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Tuesday, August 28, 2012
As I was working on the Wrath of Kings table, questions were popping up in the comments section that I wasn't able to get to. I mentioned a few weeks back that I'd address them in a Q&A post, so here we go. Feel free to add to the questions in the comments section at the end, and I'll get to them as well.
Questions and Answers
Neil Hubbard asks: "Could you explain how you get a nice finish with the static grass please?"
The trick to getting a consistent finish is thinning the wood glue just a little with water. It should be the consistency of melted ice cream. Then paint it on evenly, thick enough to not have any dry spots, but not so thick that it runs or drips. Then pour the grass overtop. Pile it on so it completely covers the glue. (I'll use an entire shaker of grass on a table but once dry, most of it gets collected back up.)
Then gently press the grass down with your hand. This ensures that the grass really gets into the glue, and isn't just sitting on top. Let it dry overnight, and then dump off the excess. If you've got a vacuum it will help get any stray grass fibers out of the nooks and crannies.
I'll mix a few colors to get some variation, like on the Wrath of Kings table, or apply a layer of flock, let that dry and then add patches of grass in the center for a more layered appearance. Most of the terrain I made at Privateer Press used the latter technique.
Anonymous wants to know: "Where do you buy your pink foam at?"
My pink foam comes from Home Depot. Funny story about it: Not too long ago Owens Corning sold insulation foam boards that were a lighter shade of pink. Now all I can find is the darker pink foam, the one with the big picture of the Pink Panther on it. This foam seems denser than the old stuff, and it doesn't model as well in my opinion. But it's got the same serial number, so maybe it's a change in formula to save costs and we're all out of luck. I can't find the light blue foam anywhere. I've been to every Home Depot and Lowes in my area and no one has it.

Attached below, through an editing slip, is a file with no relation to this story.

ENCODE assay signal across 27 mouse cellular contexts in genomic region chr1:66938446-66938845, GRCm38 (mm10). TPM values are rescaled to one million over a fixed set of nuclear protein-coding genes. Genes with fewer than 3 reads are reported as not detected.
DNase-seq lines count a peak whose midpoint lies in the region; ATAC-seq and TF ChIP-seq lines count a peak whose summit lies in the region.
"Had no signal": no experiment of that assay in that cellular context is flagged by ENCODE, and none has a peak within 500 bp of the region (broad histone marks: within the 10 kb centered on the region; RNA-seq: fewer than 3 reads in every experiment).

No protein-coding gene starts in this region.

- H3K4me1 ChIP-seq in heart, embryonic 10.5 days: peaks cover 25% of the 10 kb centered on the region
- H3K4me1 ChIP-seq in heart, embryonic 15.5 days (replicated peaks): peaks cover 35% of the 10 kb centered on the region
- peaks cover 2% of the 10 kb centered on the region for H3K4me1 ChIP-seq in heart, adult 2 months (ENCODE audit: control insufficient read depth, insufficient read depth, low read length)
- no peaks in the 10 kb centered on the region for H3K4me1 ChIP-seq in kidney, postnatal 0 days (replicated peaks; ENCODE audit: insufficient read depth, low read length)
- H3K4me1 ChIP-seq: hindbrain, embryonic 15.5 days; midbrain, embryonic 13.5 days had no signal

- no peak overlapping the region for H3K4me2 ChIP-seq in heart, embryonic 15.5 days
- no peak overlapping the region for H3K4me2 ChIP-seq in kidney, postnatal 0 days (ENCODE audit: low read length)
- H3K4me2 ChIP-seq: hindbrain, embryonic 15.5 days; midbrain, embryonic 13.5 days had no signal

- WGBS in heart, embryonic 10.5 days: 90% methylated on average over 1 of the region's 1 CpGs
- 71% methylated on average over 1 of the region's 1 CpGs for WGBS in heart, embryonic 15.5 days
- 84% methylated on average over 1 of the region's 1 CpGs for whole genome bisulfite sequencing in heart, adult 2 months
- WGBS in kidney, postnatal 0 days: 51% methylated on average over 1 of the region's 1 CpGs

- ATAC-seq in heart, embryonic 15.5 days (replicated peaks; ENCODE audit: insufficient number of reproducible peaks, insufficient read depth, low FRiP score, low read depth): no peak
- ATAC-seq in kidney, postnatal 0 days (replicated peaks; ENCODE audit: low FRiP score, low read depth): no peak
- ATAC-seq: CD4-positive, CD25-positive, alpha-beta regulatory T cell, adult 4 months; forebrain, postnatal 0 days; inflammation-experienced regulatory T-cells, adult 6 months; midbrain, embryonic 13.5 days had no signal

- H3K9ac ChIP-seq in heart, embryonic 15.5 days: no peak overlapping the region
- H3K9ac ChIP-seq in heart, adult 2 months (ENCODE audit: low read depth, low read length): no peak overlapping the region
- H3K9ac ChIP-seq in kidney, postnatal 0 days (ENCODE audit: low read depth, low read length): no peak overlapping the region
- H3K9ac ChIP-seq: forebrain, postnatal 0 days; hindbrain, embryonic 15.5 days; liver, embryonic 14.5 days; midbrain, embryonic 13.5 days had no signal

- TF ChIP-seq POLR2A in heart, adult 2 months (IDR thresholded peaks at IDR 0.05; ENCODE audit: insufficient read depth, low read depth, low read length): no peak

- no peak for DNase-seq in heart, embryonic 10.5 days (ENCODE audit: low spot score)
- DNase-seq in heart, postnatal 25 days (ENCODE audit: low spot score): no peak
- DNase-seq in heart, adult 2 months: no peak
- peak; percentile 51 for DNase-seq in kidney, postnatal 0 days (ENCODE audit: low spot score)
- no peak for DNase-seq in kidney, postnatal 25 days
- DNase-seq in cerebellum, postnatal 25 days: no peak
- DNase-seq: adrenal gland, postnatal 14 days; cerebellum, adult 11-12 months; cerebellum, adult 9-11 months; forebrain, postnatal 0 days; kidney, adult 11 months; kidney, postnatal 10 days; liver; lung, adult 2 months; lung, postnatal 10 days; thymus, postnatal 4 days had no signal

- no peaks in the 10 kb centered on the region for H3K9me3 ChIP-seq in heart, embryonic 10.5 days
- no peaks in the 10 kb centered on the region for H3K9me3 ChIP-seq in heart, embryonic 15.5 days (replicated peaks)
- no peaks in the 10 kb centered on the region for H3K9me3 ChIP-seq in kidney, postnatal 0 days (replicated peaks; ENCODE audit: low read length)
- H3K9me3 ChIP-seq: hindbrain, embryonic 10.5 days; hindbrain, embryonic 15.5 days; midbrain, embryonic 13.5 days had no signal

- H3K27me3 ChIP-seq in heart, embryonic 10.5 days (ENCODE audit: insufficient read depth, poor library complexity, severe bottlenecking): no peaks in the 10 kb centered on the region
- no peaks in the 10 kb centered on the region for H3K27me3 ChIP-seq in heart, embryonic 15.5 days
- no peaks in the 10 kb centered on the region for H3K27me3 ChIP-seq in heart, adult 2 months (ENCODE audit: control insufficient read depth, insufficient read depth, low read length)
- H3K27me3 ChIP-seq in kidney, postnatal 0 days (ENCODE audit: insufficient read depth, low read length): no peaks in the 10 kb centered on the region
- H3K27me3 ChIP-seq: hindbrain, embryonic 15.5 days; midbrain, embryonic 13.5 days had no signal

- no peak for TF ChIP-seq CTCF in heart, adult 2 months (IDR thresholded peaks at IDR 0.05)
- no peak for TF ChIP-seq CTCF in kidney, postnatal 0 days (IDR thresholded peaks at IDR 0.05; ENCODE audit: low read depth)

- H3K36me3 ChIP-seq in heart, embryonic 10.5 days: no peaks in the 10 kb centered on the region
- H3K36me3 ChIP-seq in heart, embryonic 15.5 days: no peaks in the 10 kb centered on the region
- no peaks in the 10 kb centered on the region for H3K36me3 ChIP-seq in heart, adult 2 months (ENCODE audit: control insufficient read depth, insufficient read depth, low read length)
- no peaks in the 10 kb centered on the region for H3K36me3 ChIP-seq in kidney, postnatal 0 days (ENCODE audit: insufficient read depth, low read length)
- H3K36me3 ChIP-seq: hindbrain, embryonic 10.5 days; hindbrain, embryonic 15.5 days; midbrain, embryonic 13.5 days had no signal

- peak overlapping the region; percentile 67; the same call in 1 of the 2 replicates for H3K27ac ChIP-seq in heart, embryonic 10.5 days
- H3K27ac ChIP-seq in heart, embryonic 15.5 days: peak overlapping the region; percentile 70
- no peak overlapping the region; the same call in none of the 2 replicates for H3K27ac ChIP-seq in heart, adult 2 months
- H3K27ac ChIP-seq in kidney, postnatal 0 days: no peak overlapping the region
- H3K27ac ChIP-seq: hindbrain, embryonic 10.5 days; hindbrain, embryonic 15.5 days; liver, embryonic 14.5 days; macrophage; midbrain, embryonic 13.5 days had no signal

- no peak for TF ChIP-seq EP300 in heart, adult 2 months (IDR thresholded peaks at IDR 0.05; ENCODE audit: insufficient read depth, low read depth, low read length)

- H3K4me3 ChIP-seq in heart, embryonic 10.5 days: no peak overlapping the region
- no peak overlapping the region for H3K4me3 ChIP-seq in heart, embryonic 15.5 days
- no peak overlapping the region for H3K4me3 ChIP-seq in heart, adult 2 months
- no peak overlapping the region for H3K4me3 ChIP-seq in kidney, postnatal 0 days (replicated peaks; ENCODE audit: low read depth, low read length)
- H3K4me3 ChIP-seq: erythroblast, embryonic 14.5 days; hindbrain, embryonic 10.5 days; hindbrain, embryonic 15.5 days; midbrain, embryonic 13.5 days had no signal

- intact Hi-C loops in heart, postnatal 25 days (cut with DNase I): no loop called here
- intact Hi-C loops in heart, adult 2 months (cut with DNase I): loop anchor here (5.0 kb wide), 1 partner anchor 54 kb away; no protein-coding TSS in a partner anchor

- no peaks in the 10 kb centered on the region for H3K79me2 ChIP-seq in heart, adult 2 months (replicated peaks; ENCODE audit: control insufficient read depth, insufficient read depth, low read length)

There are also different styles of the boards, some have a flat edge, some have a tongue-and-groove edge. One store only carries boards with a 2-inch alternating lip cut out of each side, useless for making modular tables! Lowes only seems to carry its own brand of awful foam, covered with a peel-away film and only in a 1-inch thickness.
If anyone has a line on where to find the blue foam, I'd be very grateful.
Mananarepublic asks: "What did you make the "walls" for that mold in and do you have to coat the mold with something before you cast it?"
Luka pretty much covered it in the comments, but I'll just clarify– The mold box is made out of PVC card. It's a little lighter than styrene, but still thick enough that it doesn't bow under the RTV. It glues pretty well with super glue (in fact so well I had to destroy the walls to get the box apart).
I don't coat the mold with any release agent; the RTV pulls out pretty smoothly. When we made molds like this at GW, I believe we sprayed a release agent on the part just to be safe. When the piece I'm casting has foam or wood parts, I will coat them with a thinned layer of wood glue to seal them so the RTV doesn't bond to the porous surface.
Something else I learned: Make sure your rubber spatula is actually plastic, and not silicone, or the RTV will bond to it. Usually I just peel the excess RTV right out of the mixing bucket, and off the stir stick and spatula. Now my spatula has a blue skin hanging off of it!